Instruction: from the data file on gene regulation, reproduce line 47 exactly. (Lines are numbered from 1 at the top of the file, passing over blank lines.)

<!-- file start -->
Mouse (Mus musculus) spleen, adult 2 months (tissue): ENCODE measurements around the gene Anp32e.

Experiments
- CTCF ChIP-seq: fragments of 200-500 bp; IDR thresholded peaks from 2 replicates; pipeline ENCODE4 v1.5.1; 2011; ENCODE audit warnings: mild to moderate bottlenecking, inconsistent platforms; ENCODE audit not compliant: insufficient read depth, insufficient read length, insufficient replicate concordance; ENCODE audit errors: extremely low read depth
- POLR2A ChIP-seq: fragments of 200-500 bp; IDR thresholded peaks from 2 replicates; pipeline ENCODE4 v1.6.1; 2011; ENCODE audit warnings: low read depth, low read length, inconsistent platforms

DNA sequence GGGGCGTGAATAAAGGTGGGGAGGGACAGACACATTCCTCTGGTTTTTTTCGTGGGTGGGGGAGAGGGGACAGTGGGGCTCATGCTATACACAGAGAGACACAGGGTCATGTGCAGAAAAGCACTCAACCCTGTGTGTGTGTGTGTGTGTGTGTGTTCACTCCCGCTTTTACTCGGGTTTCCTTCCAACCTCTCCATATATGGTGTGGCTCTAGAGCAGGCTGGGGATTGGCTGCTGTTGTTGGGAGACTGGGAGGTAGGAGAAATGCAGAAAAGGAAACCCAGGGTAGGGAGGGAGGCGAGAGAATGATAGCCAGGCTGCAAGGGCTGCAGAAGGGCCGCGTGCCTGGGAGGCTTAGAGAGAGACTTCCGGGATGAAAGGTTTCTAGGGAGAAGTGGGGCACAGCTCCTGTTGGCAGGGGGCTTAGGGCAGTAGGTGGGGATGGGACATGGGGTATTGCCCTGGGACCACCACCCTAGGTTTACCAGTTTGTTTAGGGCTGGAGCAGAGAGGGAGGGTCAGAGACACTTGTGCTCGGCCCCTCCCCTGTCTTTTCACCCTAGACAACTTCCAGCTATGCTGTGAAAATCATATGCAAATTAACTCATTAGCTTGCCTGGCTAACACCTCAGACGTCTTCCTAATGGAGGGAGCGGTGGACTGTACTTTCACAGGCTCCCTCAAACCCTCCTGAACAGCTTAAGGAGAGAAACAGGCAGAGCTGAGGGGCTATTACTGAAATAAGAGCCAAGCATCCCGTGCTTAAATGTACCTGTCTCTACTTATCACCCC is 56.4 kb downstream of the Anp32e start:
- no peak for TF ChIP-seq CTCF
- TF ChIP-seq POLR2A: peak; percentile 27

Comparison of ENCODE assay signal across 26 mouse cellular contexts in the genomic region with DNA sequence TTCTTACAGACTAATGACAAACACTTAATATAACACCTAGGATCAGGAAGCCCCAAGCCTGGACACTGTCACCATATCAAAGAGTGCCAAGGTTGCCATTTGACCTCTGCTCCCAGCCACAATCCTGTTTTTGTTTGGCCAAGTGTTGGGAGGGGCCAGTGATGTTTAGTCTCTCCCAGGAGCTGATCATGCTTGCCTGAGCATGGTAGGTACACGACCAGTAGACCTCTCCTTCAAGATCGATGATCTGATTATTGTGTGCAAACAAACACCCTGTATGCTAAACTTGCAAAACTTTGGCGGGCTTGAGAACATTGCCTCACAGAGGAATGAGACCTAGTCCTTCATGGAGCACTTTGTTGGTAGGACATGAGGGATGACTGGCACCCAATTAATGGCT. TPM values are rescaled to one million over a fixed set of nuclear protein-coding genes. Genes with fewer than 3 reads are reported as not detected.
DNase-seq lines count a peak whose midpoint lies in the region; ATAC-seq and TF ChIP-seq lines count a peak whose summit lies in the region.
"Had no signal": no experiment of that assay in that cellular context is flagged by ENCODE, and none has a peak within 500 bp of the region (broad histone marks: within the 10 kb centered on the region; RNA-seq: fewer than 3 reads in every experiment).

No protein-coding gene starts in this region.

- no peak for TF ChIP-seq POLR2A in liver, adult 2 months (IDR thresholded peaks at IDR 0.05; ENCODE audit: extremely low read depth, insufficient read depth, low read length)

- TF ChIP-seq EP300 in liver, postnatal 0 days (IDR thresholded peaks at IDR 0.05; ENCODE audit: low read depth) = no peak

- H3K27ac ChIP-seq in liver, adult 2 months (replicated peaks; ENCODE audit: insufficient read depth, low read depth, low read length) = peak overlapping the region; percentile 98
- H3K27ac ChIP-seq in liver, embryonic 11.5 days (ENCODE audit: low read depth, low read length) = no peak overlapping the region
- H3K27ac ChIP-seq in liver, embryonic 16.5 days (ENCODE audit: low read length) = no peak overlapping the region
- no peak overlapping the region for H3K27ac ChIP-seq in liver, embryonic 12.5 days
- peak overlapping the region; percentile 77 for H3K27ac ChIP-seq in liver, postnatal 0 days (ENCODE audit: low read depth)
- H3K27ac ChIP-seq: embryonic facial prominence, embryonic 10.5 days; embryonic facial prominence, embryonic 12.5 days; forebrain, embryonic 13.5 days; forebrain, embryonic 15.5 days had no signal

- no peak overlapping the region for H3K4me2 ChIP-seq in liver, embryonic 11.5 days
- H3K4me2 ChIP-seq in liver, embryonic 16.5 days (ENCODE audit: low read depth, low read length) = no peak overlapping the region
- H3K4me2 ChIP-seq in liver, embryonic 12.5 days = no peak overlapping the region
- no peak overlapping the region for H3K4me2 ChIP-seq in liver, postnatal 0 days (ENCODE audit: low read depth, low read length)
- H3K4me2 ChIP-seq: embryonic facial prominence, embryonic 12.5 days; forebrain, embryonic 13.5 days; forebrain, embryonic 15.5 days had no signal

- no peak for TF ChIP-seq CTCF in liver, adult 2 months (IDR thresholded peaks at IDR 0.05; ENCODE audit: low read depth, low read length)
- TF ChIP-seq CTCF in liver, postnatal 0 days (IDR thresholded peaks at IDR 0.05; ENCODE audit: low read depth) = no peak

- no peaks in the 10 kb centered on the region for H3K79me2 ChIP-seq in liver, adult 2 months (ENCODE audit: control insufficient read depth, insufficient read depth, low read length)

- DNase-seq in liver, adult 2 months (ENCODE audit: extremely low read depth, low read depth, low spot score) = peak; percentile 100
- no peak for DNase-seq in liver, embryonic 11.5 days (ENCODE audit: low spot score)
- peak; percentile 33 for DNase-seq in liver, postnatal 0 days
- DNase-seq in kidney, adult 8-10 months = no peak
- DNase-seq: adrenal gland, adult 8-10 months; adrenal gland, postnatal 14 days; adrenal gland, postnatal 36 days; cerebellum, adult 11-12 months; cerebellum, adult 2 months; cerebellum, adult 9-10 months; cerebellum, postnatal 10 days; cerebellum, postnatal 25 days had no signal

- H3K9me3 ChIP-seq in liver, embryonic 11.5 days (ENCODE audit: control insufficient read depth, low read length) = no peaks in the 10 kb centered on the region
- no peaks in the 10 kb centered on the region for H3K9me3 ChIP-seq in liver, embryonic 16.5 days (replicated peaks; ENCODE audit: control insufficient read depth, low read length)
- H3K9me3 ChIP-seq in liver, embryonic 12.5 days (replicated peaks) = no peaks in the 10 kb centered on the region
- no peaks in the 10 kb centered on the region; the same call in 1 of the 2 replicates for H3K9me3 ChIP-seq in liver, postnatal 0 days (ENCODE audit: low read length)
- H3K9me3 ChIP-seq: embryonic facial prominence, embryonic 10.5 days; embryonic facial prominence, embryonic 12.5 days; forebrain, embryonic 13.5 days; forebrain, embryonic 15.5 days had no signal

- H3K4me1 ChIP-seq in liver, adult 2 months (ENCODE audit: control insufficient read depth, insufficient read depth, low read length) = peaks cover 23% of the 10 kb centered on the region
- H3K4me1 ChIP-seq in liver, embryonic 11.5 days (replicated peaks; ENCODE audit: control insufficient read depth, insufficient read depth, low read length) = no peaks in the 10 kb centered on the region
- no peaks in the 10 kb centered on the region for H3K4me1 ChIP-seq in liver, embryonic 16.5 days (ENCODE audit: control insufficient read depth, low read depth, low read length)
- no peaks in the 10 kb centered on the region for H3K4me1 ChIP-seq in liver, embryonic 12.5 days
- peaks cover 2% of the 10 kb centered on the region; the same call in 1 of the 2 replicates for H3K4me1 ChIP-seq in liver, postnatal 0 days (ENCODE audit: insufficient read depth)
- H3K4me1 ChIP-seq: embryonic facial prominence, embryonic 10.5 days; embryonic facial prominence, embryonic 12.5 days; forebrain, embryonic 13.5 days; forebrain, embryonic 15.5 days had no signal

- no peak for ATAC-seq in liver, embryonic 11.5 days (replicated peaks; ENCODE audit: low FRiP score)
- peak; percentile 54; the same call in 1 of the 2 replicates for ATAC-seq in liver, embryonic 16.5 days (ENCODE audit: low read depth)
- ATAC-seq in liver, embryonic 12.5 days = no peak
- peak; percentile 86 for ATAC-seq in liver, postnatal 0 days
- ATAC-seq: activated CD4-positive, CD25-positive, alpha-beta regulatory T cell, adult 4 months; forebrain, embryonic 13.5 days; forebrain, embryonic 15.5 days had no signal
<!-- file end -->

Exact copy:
- peak; percentile 86 for ATAC-seq in liver, postnatal 0 days